Communication Maintenance in Longue Durée. A paper-based workshop
In the last decades, more and more scholars have claimed for an inclusion of maintenance among the key topics and key questions of technology (Edgerton 2007, Jackson 2014, Russell and Vinsel 2018, Henke and Sims 2020). Communication and media studies have just partially included in their methodological and analytical tools reflections on maintenance (see Balbi and Leggero 2020; Weber and Krebs 2021) and this paper-based workshop aims to advance in this aspect adding another fundamental yet underestimated layer in communication and maintenance research: the longue durée.
Maintenance of communication infrastructures, for example, is a long-term process lasting for decades or even centuries. On the one hand, roads, networks and cables are constantly maintained to keep them functioning but, on the other, to understand their strategic relevance is important to adopt a longue durée perspective (Braudel 1958), since those channels of communication have often political, economic, and socio-cultural relevance. Sometimes, maintenance has a strong effect not only in preserving communication infrastructures, but also in modifying or even dismantling them. In long terms, communications can be radically changed because of maintenance and transformed into something totally different from what was originally to be maintained.
Furthermore, despite or even because of maintenance and its related costs, communication infrastructures are abandoned in favor of other and apparently most “advanced” technologies of communication, whose maintenance is easier for example. This is typical when new technologies of communication emerge or when new cultures of maintenance appear.
Finally, communication maintenance in longue durée can also be considered in political and cultural terms. Sometimes, the technological dimension of the communication infrastructure to be maintained is secondary and political ideologies are more relevant: national or regional demands, (fake or real) ethnical ancestries, centers and peripheries, mountains and flatlands, cultural claims are all relevant in deciding to maintain an old and misused road, an undersea cable, a trait of railway, etc.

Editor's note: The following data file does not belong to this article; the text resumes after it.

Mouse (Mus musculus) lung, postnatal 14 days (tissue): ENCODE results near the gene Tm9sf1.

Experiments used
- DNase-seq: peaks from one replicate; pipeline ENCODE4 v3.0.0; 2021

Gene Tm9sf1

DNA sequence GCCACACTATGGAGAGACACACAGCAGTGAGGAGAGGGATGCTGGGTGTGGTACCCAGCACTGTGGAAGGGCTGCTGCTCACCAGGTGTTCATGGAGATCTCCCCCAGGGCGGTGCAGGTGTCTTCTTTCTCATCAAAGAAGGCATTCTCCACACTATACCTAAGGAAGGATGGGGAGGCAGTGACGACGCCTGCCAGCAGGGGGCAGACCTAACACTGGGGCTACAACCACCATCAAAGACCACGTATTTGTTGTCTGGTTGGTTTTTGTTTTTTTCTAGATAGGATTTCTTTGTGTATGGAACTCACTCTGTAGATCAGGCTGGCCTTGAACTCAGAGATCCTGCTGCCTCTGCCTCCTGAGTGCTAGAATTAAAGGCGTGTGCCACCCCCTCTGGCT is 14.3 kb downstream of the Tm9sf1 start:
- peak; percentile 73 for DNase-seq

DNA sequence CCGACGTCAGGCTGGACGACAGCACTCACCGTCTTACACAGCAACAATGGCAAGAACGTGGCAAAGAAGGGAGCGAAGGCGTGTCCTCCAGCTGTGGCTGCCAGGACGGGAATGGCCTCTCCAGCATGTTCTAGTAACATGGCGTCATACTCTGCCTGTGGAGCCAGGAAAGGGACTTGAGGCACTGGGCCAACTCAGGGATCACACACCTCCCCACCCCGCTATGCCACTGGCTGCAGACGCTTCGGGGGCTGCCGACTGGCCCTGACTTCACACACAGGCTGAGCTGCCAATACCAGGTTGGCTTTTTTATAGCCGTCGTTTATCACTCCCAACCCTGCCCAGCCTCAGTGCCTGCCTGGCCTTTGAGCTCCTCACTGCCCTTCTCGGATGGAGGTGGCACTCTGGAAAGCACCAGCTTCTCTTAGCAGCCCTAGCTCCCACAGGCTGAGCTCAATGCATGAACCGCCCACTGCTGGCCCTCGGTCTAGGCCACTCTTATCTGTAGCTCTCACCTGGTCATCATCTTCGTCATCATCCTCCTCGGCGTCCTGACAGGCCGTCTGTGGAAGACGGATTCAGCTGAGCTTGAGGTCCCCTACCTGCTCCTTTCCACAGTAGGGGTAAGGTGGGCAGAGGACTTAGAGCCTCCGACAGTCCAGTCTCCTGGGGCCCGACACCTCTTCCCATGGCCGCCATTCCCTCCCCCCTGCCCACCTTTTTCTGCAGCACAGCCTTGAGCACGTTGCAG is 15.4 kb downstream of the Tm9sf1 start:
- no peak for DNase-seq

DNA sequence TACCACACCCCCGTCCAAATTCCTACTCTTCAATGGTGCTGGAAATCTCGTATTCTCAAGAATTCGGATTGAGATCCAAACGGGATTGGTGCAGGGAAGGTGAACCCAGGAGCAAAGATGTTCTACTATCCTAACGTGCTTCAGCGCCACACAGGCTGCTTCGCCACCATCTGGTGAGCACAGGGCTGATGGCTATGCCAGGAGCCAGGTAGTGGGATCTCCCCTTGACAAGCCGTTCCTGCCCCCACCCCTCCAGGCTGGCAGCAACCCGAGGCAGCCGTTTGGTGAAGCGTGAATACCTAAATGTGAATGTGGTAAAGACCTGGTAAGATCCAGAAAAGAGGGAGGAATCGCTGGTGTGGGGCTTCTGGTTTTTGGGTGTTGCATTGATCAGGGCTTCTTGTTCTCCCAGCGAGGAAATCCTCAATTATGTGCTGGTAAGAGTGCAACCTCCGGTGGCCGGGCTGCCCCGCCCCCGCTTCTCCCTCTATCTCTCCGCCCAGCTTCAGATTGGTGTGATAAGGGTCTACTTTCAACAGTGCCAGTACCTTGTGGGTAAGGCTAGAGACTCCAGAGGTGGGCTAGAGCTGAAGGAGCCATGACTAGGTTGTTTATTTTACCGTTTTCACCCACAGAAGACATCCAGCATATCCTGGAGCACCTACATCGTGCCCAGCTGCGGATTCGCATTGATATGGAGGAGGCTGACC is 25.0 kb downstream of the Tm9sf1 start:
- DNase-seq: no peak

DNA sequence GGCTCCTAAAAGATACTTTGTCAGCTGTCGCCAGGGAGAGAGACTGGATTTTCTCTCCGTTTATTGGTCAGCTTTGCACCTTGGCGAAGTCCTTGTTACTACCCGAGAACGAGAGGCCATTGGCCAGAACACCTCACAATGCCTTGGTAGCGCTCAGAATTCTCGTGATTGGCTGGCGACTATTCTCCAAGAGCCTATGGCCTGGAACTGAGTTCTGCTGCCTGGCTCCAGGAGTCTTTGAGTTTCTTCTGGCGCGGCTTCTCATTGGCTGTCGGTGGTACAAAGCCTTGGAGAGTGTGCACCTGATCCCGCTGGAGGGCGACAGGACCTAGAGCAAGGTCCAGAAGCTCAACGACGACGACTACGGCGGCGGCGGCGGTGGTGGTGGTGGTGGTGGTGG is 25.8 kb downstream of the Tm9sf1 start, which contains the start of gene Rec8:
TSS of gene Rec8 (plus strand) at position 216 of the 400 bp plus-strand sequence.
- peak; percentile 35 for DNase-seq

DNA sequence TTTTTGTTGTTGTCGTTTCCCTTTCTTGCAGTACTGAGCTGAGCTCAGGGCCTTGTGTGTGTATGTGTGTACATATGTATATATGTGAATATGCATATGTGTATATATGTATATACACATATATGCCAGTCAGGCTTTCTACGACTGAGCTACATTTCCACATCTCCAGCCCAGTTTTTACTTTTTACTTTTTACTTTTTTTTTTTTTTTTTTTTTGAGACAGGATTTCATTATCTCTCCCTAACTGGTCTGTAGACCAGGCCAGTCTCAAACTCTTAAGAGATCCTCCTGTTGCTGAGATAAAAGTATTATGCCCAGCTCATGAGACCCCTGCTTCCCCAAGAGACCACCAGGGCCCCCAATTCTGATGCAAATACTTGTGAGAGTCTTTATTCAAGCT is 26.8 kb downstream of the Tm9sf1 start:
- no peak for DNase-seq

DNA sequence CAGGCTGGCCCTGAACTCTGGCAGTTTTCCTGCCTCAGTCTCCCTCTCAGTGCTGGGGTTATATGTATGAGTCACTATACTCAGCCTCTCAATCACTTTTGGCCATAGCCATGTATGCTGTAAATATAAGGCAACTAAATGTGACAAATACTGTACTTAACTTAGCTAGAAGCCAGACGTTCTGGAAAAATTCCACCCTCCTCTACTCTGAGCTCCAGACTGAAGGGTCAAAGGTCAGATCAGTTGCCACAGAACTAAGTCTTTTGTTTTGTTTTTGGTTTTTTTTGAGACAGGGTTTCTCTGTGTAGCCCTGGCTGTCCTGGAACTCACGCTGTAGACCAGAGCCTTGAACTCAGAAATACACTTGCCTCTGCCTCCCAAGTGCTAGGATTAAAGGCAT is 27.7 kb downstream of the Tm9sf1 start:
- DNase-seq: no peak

This workshop will host methodological and empirical approaches and we aim for contributions ranging from history to anthropology, from geography to political studies, from economics to obviously communication and transportation studies. The papers will have to deal with the topic of maintenance in communication in long-term at large, have to discuss about problems and challenges, opportunities and successes as well as failures, cultural changes and continuities over time in thinking the maintenance of communication. Papers should be focused not only on one specific point in time but take into account decades and centuries in order to grasp the hidden changes and undersea continuities which are not evident.
This two-day workshop will be held in person, if possible.
Important dates and deadlines - In order to proceed with the selection we ask for a 300-word abstract to be sent to email@example.com and firstname.lastname@example.org by 20 August 2021. - The selected participants will be notified by 20 September 2021 and they will have to provide a draft paper of max 5’000 words by 31 January 2022. - This paper will be discussed collectively during the workshop on 24-25 February 2022, held in Mendrisio (Switzerland).
Organizing Committee - Gabriele Balbi, USI Università della Svizzera italiana (Switzerland) - Stefan Krebs, University of Luxembourg (Luxemburg) - Roberto Leggero, USI Università della Svizzera italiana (Switzerland) - Massimo Rospocher, Italian-German Historical Institute, Trent (Italy) - Andrew Russell, SUNY Polytechnic Institute (US) - Hitomi Sato, Konan University (Japan) - Heike Weber, Technische Universität Berlin (Germany)
Laboratorio di Storia delle Alpi, USI Università della Svizzera italiana (Switzerland)
Institute of Media and Journalism, USI Università della Svizzera italiana (Switzerland)
For more info, please go here.